The United States at War
An International Perspective
By Jiway Tung
Living in Indonesia – a majority Muslim country – has provided an interesting window on U.S. culture and U.S. policy over the last decade. After the disaster of 9/11 there was sympathy, but I was also amazed at how quickly conspiracy theories took over, even in the mainstream media, and how many people told me that “of course, the Jews didn’t go to work at the World Trade Center that day.” The wars in Afghanistan and Iraq sharpened the sense that the U.S. applies a double standard to Muslim countries and is motivated much more by greed for oil rather than the lofty rhetoric of democracy. Extremist organizations with the goal of a Southeast Asian Islamic caliphate have used the perception of unfairness to mobilize their base, to capture attention for their causes, and to gain broader legitimacy in the public discourse.
While I have not observed widespread or overt hostility towards the U.S., there is a great deal of suspicion. This doesn’t come only from recent events. Civil society and religious organizations are keenly aware of the CIA role in the “anticommunist” coup that brought President Suharto to power in Indonesia and kept him there for three decades. Suharto’s New Order government used the armed forces and state bureaucracy along with extrajudicial violence to suppress dissent and silence opposition. Corruption, collusion, and nepotism were so common as to become the acronym “CCN,” used to signify the regime’s way of operating.
When meeting new people, those of us who represent AFSC must first deal with the “American” in the organization’s name. People want to know about our funding, our associations, and our motives for being in Indonesia.
We explain our history and our work in the U.S. and around the world, and we make very clear that the Service Committee does not accept foreign aid funding from the U.S. government and thus is not under those kinds of restraints. Sharing our Quaker identity is equally challenging. Extremist Muslim movements in Indonesia have very successfully mobilized around suspicions of “Christianization.” We try to explain, and to demonstrate through our work, the basic Quaker values of simplicity, truthtelling, equality, community, and peace.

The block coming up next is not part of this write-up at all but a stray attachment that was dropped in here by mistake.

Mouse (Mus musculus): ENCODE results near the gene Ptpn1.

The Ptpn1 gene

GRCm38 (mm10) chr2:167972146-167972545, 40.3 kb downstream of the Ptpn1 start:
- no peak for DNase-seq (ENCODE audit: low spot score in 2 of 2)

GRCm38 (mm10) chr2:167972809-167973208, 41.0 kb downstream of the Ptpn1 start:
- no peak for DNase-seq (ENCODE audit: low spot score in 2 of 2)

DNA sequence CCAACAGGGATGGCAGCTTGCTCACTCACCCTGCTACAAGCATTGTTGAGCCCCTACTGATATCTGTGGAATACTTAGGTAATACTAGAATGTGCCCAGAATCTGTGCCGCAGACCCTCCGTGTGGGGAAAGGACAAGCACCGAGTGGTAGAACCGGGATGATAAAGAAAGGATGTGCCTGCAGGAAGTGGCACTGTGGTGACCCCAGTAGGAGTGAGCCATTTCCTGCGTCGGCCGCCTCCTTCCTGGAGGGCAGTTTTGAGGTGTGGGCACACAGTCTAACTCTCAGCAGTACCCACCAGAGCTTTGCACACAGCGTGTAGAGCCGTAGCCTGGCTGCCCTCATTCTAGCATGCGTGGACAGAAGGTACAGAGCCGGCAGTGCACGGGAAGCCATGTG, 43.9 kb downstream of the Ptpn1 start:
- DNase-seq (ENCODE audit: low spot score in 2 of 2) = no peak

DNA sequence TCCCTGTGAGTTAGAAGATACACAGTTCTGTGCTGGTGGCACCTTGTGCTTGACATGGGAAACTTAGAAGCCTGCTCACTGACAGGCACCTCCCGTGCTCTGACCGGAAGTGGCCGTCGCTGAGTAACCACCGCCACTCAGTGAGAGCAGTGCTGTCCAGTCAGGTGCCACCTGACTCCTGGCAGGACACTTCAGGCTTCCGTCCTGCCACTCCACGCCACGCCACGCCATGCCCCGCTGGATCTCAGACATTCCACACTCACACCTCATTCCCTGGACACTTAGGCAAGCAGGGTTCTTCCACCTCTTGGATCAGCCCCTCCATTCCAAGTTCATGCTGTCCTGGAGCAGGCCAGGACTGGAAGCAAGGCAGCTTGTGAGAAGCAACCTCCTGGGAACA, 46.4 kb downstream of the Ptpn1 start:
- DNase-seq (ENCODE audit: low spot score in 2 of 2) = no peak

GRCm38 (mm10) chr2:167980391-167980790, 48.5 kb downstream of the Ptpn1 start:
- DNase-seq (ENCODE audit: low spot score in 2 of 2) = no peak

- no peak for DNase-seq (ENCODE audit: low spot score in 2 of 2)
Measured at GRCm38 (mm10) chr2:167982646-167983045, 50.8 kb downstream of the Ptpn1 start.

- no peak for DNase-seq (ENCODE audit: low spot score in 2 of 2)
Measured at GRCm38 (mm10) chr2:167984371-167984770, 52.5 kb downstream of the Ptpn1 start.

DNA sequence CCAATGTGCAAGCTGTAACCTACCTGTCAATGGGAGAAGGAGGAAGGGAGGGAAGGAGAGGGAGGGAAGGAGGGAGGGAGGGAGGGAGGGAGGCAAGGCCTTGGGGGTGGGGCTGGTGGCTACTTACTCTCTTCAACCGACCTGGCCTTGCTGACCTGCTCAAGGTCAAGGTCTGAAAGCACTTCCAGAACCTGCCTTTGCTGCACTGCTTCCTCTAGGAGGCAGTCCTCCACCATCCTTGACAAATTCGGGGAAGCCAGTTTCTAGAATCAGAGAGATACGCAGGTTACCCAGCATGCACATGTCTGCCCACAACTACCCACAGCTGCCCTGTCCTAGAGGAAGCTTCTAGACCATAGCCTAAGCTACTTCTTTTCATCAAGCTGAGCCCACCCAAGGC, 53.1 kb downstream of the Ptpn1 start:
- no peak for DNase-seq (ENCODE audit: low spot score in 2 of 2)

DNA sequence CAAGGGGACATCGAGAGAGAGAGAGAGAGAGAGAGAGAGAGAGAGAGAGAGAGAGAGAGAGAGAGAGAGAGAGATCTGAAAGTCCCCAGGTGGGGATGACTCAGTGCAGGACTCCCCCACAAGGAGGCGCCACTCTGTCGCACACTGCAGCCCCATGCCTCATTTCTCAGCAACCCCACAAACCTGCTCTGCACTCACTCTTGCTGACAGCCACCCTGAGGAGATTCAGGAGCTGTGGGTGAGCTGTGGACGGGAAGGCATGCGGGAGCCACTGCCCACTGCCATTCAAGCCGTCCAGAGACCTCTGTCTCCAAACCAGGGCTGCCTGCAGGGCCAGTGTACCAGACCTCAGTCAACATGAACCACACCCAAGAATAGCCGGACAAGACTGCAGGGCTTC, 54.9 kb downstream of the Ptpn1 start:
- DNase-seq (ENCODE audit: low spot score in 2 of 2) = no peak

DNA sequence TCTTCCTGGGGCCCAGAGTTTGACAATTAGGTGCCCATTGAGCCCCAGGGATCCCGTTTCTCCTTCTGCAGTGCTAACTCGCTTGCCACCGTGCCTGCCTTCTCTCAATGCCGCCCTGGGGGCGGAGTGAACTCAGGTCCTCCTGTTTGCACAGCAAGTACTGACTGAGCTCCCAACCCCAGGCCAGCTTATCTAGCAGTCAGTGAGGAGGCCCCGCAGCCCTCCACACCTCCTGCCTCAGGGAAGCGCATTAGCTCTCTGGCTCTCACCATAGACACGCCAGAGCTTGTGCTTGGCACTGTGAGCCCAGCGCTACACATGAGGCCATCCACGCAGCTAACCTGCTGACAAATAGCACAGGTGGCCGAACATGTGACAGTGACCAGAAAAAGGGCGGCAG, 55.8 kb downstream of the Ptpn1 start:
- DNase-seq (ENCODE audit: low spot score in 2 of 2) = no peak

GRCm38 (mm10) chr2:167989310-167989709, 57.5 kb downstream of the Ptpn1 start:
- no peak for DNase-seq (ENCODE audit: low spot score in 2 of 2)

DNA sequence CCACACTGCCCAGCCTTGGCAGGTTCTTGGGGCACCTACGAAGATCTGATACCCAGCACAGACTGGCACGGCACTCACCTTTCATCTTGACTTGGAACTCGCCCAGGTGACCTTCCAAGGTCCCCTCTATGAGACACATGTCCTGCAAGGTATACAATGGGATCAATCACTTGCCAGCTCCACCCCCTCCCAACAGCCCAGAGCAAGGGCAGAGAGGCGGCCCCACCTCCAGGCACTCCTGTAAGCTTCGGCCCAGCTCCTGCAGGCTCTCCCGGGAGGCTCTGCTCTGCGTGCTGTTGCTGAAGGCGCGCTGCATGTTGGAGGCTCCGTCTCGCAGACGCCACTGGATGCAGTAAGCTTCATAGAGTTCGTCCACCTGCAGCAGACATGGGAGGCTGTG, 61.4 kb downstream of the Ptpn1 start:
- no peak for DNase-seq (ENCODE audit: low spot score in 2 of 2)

In Indonesia, our identity as peacebuilders shapes our relationship with governments and with partner agencies. That identity informs where we work and what we work on. AFSC’s program in Indonesia began during inter-religious violence in the late 1990s. Since then, and particularly in our youth work, AFSC programs have supported and celebrated the richness of a country founded on the principle of “Unity in Diversity.”
Now we are witnessing an increase in communal tensions, fed by extremists committed to asserting Islam as the basic identity of the nation. Political pressure and attacks have escalated over the past year on Christians and on Muslim “heretics,” including those who talk about tolerance and accepting non-Muslims on an equal footing. Public schools are being pressured to segregate their populations The United States at War An International Perspective by faith and by sex. And some protests have been mounting to prevent the building of places of worship.
U.S. actions potentially feed this movement. When U.S. politicians or individuals insult or discriminate against American Muslims, this intolerance reinforces Indonesian hardliners’ contention that Islam is under siege from the West. When AFSC Indonesia works with partners on these issues, we approach them from a spirit of identification, demonstrating that, as an organization, AFSC also struggles with the dynamics of bigotry and intolerance in our own country. We believe that democracy should protect and embrace diversity, regardless of religious and ethnic origin, and that is the viewpoint we share with the Indonesians we encounter.
Clearly, a vigorous rejection of religious intolerance and racism is more important than ever, not only to fulfill the U.S.’s unfulfilled promises of democracy and equality for Muslim Americans and other minorities, but also because, in the aftermath of the Arab Spring revolutions, Muslims all over the world are grappling with these issues.
Jiway Tung is AFSC’s Country Representative in Indonesia.